B Invested

Should investing in an Airbnb be a part of your strategy?

 

We have all heard stories of people raking in huge rents through Airbnb, but is a holiday rental really a good investment?

 

Despite the lure of high nightly rates, there are several risks and expenses to consider before buying a property to list on Airbnb.

 

Income is cyclical.

 

While you may get $300 a night during the summer holidays, your property may be empty for most of winter.

 

For a holiday property to work as an investment, the peak rent has to cover all those weeks (or even months) the property is vacant.

 

But, don’t think you can charge an exorbitant amount. Airbnb is a competitive space – if you charge too much, you won’t get any takers.

 

It eats up your time.

 

As an “owner-letter”, you essentially take up the role of property manager.

 

This means you need to have enough spare time to:

  • answer enquiries,
  • process bookings,
  • take payments,
  • meet guests online,
  • manage reviews,
  • liaise with clients,
  • organise key handovers,
  • manage cleaning and maintenance requirements.

 

You will need to do this for dozens of different tenants every year.

 

While residential property investing is passive in nature (assuming you hire a property manager), holiday letting is active.

 

The more time you put into it, the more viable it is likely to be.

 

For instance, you will most likely get good reviews from tenants if you spend time making the property as comfortable as possible. Providing a list of local attractions and a good eating guide is just one thing a good host is expected to do.

 

There are loads of extra expenses.

 

Here are some regular expenses that you will incur as an Airbnb owner-letter:

  • cleaning fees,
  • utility bills,
  • landscaping fees,
  • maintenance fees,
  • pool servicing and cleaning fees,
  • mortgage repayments during periods of vacancies,
  • 3% Airbnb service fee for each reservation,
  • insurance claims.

 

In order to make your property stand out from the rest, you may need to invest extra money into quality bedding, air-conditioning, etc.

 

Obstacles to consider.

 

There are many things to consider when renting out a property through Airbnb or any other holiday bookings site.

 

The first is whether this will affect your loan.

 

Holiday rentals are generally seen as higher risk compared with residential rentals. This may mean you need a bigger deposit, may pay more interest, and may need a better borrowing capacity to get finance.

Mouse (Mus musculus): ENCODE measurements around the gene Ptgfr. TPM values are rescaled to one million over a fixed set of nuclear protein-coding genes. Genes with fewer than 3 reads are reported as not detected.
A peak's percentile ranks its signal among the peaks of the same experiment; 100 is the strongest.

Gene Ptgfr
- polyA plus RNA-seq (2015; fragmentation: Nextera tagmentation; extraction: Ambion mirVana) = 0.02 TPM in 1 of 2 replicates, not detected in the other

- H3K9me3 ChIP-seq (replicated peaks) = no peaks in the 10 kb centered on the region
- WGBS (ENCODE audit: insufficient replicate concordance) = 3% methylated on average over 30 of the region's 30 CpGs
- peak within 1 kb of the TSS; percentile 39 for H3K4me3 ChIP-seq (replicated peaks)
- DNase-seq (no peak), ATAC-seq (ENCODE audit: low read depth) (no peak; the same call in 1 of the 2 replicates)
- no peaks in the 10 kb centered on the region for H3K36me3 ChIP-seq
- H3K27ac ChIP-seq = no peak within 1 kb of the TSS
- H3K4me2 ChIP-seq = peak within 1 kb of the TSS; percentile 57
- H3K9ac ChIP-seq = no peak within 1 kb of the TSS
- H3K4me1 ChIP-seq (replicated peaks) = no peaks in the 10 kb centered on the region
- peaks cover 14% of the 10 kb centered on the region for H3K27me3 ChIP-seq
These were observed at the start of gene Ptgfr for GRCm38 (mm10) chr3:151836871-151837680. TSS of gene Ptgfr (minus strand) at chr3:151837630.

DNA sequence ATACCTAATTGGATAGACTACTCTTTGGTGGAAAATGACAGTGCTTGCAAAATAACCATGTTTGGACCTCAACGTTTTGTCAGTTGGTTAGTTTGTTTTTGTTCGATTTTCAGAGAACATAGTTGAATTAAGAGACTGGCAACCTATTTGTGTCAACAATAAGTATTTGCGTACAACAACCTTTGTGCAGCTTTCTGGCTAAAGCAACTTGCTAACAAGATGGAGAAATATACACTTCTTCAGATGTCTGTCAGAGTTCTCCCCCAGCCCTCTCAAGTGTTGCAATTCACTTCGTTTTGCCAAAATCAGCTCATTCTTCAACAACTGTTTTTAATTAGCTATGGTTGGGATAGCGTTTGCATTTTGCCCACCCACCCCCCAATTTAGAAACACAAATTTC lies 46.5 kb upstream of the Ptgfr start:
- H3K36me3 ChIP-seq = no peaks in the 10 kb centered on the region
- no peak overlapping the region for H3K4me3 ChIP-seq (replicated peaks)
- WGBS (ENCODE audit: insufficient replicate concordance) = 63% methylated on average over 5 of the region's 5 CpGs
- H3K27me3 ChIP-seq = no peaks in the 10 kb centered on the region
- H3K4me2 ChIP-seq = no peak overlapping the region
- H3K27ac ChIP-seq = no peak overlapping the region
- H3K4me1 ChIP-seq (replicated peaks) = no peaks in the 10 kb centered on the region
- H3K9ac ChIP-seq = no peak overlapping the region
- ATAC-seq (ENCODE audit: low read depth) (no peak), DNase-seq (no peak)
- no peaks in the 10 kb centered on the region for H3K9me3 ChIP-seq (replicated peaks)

Local council requirements may also hinder your investment prospects. It is important to find out if the property can be rented out to holiday makers, and whether there are any restrictions on the length of time they can stay.

 

If run by a Body Corporate, then there are likely to be further regulations you will need to consider.

 

And, what about your home and contents insurance? Will this cover what you need it for? Will there be extra expenses involved?

 

Risky business.

 

There are a whole host of risks that come with holiday rentals.

 

Here are just some:

 

  • Property damage – without a qualified property manager to screen tenants, how do you know the tenants will treat your property well?
  • Negative cash flow – there is no guarantee that high nightly rates will cover your entire expenditure for the year.
  • Neighbourly disputes – your neighbours may not appreciate having holiday makers living next to them. They may complain of noise, rubbish and general misconduct.
  • Insurance not covering claims – You definitely need to make sure that you have the right type of insurance to cover a holiday rental. Regular home and contents insurance may not be enough.

 

Residential property in comparison.

 

When compared with residential properties, holiday lettings are much more risky and expensive to maintain. They are active investments, meaning you need to invest a lot of your own time into keeping them viable.

 

They are more volatile when it comes to vacancies. The lack of property manager and tenant screening puts the property at greater risk of damage. This means maintenance costs may be higher.

 

And lastly, for a holiday letting to be worth it, it needs to be located in a trendy or upmarket area. This means the purchase price will be much greater than that of a foundation property – making it less affordable and more difficult to attain.

 

So … Should investing in an Airbnb be a part of your strategy?

 

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